Being a victim of medical negligence is a genuinely traumatising experience because you’re not only left with adverse effects but you also need to prove your case. You need to go through a three-part test to show that the harm inflicted on you is a direct result of your medical practitioner’s failure on their part. The three-part test will establish whether the doctor had duty of care, if the duty was breached, and whether it was the direct cause of harm. To fully understand whether you can claim medical negligence and how to prove it, you need to understand all the relevant details.

Duty of Care

This usually refers to the standard care that an organisation or individual has to meet when providing potentially harmful services to someone. The standard of care is determined by the practitioner’s level of expertise, specific guidelines by official bodies, and the currently established industry-standard. A consultant is expected to have more knowledge and therefore a higher standard duty of care than a new junior doctor.

Definition of Harm

When it comes to medical negligence, harm includes many different areas from loss of dignity, financial loss, and neglect of legal rights. It also consists of any psychological, emotional or physical harm that an individual will go through due to medical negligence.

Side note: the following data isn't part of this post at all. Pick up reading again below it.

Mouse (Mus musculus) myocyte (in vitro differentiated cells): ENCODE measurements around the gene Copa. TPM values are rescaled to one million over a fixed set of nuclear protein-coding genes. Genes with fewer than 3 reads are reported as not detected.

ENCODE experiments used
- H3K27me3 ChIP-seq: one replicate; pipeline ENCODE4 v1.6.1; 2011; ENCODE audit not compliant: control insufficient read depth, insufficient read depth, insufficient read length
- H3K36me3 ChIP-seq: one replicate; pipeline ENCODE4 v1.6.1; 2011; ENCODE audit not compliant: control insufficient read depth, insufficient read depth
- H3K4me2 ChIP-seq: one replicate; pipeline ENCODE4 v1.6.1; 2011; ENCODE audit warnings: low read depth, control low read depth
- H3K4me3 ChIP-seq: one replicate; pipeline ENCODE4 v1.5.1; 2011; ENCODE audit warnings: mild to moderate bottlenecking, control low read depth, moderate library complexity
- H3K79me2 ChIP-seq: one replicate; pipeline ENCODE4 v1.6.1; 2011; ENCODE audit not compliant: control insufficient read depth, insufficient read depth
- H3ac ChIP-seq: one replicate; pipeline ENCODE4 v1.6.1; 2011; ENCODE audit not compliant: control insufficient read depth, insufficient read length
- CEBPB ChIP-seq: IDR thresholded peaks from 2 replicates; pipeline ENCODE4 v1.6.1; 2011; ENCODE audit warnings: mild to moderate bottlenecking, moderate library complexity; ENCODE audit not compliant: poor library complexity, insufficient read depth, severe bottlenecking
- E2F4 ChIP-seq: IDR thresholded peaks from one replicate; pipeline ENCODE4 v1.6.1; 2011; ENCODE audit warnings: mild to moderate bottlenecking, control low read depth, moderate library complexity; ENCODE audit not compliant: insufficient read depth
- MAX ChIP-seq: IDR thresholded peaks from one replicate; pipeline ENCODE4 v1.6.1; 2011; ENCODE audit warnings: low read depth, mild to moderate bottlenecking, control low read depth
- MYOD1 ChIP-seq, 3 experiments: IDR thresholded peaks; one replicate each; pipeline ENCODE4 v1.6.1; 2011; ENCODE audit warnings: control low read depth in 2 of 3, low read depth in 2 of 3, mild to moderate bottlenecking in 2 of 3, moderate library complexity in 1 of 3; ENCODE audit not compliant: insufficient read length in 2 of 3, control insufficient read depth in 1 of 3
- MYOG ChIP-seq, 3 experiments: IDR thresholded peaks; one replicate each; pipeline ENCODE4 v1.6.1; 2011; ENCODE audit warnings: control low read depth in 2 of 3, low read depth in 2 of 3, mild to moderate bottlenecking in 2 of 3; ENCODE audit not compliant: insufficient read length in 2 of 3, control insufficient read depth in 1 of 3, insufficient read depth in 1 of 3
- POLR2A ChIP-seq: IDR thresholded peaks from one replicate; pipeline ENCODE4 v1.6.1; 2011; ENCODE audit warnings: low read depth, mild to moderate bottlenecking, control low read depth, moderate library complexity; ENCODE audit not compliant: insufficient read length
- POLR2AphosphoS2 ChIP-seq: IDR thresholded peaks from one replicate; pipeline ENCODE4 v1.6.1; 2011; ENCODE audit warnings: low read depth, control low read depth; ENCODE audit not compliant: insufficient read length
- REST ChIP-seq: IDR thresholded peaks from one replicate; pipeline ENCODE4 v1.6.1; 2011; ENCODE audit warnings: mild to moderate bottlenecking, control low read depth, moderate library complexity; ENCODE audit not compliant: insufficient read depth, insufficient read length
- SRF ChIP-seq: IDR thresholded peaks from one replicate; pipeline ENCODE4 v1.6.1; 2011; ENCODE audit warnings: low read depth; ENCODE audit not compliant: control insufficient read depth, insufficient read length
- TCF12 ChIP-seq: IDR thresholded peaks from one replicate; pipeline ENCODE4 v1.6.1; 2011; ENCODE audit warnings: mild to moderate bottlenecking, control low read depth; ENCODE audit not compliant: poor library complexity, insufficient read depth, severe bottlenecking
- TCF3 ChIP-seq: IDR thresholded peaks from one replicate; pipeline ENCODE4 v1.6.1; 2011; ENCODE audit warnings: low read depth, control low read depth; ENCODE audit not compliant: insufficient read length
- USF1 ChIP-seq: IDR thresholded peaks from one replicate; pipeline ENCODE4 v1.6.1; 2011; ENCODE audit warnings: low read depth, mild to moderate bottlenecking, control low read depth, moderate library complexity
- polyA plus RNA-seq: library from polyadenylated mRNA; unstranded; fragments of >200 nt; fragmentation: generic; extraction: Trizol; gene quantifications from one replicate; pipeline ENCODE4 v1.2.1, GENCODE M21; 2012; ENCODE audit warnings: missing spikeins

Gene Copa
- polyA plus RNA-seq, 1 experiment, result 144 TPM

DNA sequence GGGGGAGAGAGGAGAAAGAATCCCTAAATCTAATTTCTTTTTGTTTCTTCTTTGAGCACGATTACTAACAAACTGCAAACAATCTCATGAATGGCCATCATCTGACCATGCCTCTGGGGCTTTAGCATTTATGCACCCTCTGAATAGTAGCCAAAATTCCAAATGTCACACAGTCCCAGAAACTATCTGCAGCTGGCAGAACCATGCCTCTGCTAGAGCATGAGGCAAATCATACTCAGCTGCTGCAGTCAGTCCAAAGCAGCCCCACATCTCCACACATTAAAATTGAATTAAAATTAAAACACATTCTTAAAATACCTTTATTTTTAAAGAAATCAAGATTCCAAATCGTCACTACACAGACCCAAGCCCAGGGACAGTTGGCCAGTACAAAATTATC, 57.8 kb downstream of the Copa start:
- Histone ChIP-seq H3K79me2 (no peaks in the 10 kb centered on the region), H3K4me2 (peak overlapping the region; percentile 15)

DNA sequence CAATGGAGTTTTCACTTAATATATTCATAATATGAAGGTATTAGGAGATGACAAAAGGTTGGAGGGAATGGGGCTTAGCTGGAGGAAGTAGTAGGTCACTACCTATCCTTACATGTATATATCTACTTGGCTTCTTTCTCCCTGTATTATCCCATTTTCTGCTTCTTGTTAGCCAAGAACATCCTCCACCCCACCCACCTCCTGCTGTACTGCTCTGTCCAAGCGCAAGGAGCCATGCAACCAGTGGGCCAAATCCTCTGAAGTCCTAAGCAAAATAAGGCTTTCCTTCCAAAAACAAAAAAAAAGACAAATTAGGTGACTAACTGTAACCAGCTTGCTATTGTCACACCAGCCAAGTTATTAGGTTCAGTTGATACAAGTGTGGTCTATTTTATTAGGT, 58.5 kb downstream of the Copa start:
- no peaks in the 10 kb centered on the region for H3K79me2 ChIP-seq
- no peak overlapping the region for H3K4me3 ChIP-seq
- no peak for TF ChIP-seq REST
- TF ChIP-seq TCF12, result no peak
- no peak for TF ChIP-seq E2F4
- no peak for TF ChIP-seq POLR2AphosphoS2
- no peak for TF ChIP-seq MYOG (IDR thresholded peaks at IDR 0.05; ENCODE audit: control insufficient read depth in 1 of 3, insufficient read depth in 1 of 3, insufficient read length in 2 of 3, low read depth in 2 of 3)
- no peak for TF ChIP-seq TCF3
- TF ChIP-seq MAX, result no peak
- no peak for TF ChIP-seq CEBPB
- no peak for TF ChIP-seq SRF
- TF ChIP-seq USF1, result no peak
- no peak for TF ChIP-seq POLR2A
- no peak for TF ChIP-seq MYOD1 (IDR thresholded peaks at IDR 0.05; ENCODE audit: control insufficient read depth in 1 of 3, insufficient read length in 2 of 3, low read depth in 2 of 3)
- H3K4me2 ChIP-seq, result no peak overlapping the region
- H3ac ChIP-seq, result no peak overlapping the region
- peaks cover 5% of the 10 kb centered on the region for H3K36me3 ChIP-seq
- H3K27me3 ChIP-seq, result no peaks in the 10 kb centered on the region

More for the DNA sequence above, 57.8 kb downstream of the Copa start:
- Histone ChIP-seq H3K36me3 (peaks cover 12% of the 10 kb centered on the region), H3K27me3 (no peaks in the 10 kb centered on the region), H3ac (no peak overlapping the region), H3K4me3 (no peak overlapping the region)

Medical Negligence

This is when your medical practitioner fails to meet specific and universal standards of care. It includes: failing to inform the patient of all the risks involved in treatment or failing to get consent from the patient, not performing sufficient tests to give the right diagnosis, and making a life-threatening error during procedures like surgery. The person making a medical negligence claim must be able to prove that the negligence was solely on the part of the hospital or doctor.

Remember that compensation given is to ensure that a victim of medical negligence can return to the theoretical position they would be in, in the case the harm never occurred in the first place. You will be compensated for the pain and suffering experienced together with the amount of money that you spent. Most of the time, victims are highly rewarded to ensure that doctors and hospitals will not be so careless in the future.

Proving a Duty Of Care

In all medical negligence cases, the duty of care is proved by what is referred to as the Bolam test. It sounds very complicated, but it’s not. It takes into account the experience and training of the practitioner and the conventional medical standards during the time of the incident. Below is an example to help you understand the Bolam standard.